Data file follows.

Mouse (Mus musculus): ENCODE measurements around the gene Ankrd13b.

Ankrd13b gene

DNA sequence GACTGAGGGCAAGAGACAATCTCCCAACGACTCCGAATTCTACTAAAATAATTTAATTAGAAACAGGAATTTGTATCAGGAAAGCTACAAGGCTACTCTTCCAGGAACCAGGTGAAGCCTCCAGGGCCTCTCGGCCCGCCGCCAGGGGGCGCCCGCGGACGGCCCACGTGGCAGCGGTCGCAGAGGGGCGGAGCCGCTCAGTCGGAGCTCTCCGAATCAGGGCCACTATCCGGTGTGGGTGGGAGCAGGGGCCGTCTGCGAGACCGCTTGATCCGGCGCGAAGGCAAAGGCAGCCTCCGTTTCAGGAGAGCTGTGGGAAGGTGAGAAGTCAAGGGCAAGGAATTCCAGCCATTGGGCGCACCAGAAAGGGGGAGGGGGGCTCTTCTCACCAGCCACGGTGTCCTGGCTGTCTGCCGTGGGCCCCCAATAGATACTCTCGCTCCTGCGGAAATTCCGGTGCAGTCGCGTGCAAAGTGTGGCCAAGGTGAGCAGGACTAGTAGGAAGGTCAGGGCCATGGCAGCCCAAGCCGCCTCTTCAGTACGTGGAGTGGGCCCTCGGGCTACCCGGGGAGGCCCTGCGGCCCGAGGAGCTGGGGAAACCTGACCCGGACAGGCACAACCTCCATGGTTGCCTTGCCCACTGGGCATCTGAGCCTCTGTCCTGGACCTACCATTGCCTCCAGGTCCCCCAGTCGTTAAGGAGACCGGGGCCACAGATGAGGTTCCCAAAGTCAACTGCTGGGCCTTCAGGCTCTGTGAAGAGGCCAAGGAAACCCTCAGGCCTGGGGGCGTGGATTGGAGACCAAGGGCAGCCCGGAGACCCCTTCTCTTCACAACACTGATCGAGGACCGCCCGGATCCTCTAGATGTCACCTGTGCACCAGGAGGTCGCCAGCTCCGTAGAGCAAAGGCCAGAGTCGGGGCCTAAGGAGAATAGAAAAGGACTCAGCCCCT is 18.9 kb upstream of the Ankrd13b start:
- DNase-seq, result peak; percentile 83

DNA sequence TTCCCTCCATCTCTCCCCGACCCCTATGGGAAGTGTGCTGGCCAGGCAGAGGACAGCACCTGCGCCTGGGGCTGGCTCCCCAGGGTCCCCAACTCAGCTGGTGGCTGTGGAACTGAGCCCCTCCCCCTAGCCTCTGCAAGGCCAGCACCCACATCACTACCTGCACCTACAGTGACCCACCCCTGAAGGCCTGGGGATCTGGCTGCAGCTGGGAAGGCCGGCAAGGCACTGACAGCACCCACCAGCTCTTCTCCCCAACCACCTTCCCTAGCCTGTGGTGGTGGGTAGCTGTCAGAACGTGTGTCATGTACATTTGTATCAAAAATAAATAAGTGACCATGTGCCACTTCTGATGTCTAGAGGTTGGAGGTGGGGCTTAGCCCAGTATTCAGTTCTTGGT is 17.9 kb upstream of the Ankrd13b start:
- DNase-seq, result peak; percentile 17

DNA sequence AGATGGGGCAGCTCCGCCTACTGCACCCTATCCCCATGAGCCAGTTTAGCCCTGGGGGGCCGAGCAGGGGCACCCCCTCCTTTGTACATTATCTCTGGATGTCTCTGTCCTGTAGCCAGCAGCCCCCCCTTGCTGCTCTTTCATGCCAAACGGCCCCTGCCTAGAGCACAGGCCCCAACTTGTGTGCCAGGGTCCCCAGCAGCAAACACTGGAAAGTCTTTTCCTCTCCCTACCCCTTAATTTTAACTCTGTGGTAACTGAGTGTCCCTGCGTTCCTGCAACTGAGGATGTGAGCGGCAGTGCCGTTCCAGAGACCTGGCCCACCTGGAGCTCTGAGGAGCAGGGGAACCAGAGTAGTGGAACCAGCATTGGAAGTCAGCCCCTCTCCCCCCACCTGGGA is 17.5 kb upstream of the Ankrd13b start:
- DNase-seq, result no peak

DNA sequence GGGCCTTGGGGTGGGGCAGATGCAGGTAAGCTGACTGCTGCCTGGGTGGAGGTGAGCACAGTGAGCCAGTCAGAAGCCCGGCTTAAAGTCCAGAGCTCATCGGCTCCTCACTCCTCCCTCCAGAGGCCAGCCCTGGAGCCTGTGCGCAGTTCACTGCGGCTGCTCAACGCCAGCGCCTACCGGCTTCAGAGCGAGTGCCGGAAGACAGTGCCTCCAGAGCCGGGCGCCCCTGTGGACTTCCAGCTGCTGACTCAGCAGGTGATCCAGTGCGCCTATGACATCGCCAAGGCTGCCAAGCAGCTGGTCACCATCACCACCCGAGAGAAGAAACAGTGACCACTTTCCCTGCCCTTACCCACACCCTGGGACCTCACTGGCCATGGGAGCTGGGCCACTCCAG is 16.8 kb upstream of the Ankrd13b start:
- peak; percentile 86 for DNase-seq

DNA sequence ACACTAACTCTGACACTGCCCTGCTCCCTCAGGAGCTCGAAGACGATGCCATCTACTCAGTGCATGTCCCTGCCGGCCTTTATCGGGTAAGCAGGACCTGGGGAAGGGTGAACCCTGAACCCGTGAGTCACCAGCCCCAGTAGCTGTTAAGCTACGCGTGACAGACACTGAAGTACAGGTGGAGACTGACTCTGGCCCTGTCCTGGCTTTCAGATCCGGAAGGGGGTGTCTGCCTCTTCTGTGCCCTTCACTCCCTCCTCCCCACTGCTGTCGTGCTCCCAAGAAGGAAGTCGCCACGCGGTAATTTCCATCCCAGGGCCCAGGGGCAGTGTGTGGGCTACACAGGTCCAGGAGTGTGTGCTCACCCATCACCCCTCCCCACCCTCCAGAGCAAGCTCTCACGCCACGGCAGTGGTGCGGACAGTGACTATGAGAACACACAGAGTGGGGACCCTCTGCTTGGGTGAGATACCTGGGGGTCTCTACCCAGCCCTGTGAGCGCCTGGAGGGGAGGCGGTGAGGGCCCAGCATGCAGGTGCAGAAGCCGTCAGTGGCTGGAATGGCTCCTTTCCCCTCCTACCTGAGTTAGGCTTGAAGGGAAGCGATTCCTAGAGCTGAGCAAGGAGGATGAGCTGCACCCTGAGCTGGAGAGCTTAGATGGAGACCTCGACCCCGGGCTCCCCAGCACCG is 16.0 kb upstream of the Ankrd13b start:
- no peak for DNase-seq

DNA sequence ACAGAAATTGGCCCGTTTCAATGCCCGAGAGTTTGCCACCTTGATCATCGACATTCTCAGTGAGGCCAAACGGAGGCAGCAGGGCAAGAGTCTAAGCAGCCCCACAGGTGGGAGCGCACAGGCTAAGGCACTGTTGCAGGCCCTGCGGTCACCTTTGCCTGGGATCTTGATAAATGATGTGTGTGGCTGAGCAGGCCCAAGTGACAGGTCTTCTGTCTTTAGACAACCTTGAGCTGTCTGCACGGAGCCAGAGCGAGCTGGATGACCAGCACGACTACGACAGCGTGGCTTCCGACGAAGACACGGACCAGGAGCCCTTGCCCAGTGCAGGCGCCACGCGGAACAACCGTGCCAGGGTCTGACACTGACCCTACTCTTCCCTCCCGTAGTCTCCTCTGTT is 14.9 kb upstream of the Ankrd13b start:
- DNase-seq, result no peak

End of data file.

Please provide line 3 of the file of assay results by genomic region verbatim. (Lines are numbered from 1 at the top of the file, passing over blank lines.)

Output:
DNA sequence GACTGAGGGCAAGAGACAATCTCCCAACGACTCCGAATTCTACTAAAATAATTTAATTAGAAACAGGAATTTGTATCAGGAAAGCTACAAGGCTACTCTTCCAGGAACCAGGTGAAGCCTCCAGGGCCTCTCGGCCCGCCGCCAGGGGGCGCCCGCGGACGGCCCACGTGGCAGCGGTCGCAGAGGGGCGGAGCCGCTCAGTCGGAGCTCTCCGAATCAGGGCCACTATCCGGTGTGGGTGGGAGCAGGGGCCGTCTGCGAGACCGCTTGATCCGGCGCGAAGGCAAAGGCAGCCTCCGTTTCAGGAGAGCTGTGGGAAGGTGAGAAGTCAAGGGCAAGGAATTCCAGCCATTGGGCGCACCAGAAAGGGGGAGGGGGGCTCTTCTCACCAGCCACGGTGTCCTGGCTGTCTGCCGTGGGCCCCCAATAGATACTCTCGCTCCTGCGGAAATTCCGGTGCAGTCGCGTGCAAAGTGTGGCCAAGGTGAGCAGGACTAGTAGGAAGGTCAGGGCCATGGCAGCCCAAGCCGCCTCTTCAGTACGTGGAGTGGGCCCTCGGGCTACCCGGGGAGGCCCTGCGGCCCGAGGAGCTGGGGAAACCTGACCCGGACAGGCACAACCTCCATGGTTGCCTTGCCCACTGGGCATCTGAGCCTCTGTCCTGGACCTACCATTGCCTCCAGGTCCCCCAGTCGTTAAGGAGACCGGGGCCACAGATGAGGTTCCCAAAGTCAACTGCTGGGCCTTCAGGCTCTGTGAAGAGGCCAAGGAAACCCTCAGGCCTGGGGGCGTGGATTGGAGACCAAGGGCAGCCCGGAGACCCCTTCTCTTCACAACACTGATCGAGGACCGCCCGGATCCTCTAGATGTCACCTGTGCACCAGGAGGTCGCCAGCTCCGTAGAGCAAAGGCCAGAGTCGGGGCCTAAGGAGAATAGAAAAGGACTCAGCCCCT is 18.9 kb upstream of the Ankrd13b start: